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PSQL undesired transaction behavior when connection is lost.

P: n/a
I assume I'm not the first person to run in to this, however searching
google didn't seem to come up with anything useful.

its=> begin; delete from pay_stub_entry where pay_stub_id in (select id
from pay_stub where created_date >= 1096527603 order by created_date
desc); delete from pay_stub where id in (select id from pay_stub where
created_date >= 1096527603 order by created_date desc); commit;

FATAL: terminating connection due to administrator command
server closed the connection unexpectedly
This probably means the server terminated abnormally
before or while processing the request.
The connection to the server was lost. Attempting reset: Succeeded.
DELETE 274
DELETE 19
WARNING: there is no transaction in progress
COMMIT

its=> select version();
version
----------------------------------------------------------------------------------------------------------
PostgreSQL 7.4.5 on i686-pc-linux-gnu, compiled by GCC gcc (GCC) 3.4.1
(Mandrakelinux (Alpha 3.4.1-3mdk)
(1 row)

On connection reset, shouldn't "begin;" be sent again? Either that or
shouldn't the entire command fail in this case, not just the begin?

If I had a syntax error in the first delete command, I definitely would
not want the second delete to succeed, which had the potential to happen
in the above case. (Luckily it didn't)
BTW: I had restarted the server manually, so it didn't crash or
anything.

--
Mike Benoit <ip**@snappymail.ca>
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Nov 23 '05 #1
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4 Replies


P: n/a
* Mike Benoit <ip**@snappymail.ca> [2004-10-07 11:47:50 -0700]:
I assume I'm not the first person to run in to this, however
searching google didn't seem to come up with anything useful.
AFAICT, the first query is just constructed poorly, while the second
seems to recurse on itself. The order in the sub-selects doesn't seen
necessary either.
its=> begin; delete from pay_stub_entry where pay_stub_id in (select
id from pay_stub where created_date >= 1096527603 order by
created_date desc);
DELETE FROM pay_stub_entry
JOIN pay_stub ON (pay_stub_entry.pay_stub_id = pay_stub.id)
WHERE pay_stub.created_data >=1096527603;
delete from pay_stub where id in (select id from pay_stub where
created_date >= 1096527603 order by created_date desc); commit;


DELETE FROM pay_stub WHERE created_data >=1096527603;

--
Steven Klassen - Lead Programmer
Command Prompt, Inc. - http://www.commandprompt.com/
PostgreSQL Replication & Support Services, (503) 667-4564

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Nov 23 '05 #2

P: n/a
* Steven Klassen <sk******@commandprompt.com> [2004-10-07 12:33:34 -0700]:
DELETE FROM pay_stub_entry
JOIN pay_stub ON (pay_stub_entry.pay_stub_id = pay_stub.id)
WHERE pay_stub.created_date >=1096527603;


After RTFM'ing it appears you can't do actual joins with delete so
we'll just have to daisy-chain the where clause.

DELETE FROM pay_stub_entry
WHERE pay_stub_entry.pay_stub_id = pay_stub.id
AND pay_stub.created_date >=1096527603;

--
Steven Klassen - Lead Programmer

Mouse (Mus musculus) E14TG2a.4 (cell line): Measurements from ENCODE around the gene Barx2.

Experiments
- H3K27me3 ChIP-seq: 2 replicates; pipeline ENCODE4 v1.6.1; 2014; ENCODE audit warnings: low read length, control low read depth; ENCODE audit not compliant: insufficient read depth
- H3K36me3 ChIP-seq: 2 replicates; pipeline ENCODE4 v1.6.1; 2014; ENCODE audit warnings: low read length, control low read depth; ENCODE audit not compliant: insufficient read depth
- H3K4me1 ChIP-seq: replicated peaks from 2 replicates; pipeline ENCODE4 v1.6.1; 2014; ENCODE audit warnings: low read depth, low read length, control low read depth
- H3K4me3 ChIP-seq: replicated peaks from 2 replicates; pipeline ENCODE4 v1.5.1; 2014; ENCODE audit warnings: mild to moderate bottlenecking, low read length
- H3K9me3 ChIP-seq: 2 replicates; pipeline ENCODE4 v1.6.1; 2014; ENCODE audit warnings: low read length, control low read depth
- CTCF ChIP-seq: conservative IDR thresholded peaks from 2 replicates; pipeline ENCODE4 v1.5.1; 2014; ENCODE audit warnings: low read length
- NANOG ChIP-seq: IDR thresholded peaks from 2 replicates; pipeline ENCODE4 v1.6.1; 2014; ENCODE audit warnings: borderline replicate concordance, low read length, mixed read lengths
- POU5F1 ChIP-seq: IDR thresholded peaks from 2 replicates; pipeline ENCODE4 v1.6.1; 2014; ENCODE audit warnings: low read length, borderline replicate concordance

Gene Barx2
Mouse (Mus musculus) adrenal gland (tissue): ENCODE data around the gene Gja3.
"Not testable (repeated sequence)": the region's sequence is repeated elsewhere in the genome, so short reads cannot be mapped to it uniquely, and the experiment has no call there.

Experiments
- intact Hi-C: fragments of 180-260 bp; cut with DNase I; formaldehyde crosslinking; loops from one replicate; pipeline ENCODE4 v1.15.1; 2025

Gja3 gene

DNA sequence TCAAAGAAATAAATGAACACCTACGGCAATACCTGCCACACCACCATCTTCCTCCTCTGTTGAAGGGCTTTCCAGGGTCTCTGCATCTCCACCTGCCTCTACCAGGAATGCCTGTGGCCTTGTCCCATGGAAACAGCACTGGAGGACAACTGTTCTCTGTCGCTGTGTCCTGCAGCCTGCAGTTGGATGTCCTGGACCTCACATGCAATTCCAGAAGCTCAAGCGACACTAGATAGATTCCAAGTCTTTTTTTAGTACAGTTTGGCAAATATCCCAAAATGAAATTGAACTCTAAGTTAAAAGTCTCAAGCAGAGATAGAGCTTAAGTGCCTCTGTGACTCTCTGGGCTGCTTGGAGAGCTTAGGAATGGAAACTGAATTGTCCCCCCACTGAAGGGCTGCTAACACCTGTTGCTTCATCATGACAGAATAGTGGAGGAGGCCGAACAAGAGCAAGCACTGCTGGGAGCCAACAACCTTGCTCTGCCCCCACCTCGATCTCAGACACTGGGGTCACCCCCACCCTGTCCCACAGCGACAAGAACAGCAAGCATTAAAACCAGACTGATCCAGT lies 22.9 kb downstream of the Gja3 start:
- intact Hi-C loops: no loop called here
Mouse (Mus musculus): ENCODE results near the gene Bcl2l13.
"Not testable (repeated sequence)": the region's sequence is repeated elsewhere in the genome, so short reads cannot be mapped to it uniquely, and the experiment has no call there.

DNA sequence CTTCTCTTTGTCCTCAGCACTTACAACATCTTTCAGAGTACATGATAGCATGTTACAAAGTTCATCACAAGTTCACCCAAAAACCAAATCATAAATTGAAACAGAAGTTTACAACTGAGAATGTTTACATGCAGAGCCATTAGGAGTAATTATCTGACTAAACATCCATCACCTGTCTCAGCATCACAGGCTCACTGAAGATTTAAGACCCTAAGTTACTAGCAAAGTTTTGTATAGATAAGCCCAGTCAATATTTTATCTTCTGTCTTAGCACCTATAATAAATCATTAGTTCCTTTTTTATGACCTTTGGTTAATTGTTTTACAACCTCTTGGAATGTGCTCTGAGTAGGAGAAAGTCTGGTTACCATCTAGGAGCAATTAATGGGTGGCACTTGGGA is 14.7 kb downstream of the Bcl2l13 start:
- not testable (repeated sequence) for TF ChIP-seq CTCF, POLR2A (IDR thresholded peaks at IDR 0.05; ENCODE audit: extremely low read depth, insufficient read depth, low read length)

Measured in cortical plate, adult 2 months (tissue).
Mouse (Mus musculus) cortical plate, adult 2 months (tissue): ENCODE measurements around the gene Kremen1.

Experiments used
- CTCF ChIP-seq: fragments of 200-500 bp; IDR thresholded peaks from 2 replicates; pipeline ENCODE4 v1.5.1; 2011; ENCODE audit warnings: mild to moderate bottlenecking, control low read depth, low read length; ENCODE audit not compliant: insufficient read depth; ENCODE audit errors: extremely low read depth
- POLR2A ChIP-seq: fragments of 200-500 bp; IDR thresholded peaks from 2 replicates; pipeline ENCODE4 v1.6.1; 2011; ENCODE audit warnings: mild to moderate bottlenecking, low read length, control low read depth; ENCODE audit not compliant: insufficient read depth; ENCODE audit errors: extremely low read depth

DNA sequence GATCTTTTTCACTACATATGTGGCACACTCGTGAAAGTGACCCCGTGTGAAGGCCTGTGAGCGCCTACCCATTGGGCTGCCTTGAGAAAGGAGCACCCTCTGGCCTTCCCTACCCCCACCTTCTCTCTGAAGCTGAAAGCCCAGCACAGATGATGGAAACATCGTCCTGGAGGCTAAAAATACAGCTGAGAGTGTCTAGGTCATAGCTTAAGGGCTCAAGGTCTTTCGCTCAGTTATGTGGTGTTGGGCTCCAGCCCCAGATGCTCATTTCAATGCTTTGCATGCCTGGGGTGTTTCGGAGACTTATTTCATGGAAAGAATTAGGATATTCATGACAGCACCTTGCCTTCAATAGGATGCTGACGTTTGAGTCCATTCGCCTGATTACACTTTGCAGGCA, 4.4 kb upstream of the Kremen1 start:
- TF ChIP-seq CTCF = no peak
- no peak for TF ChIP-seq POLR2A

Command Prompt, Inc. - http://www.commandprompt.com/
PostgreSQL Replication & Support Services, (503) 667-4564

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Nov 23 '05 #3

P: n/a
Steven Klassen <sk******@commandprompt.com> writes:
* Mike Benoit <ip**@snappymail.ca> [2004-10-07 11:47:50 -0700]:
I assume I'm not the first person to run in to this, however
searching google didn't seem to come up with anything useful.
AFAICT, the first query is just constructed poorly, while the second
seems to recurse on itself. The order in the sub-selects doesn't seen
necessary either.


Agreed, but I think that's irrelevant to his point: psql probably
should abandon whatever is left in its input buffer after getting an
error from the backend, and almost certainly should do so after loss
of connection. In the noninteractive case I believe it will quit
executing the script file, which is good, but in the interactive case
it seems like a mistake not to flush the query buffer.

Peter, do you know if this behavior was intentional, or just an
implementation artifact?

regards, tom lane

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Nov 23 '05 #4

P: n/a
* Tom Lane <tg*@sss.pgh.pa.us> [2004-10-07 16:33:26 -0400]:
Steven Klassen <sk******@commandprompt.com> writes:
* Mike Benoit <ip**@snappymail.ca> [2004-10-07 11:47:50 -0700]:
I assume I'm not the first person to run in to this, however
searching google didn't seem to come up with anything useful.

AFAICT, the first query is just constructed poorly, while the second
seems to recurse on itself. The order in the sub-selects doesn't seen
necessary either.


Agreed, but I think that's irrelevant to his point:


I thought I had punctuated with something like: "I can speak to the
query format, but someone more in touch with the internals will have
to address the actual error", but it most have gotten blown away
during edits.

--
Steven Klassen - Lead Programmer
Command Prompt, Inc. - http://www.commandprompt.com/
PostgreSQL Replication & Support Services, (503) 667-4564

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Nov 23 '05 #5

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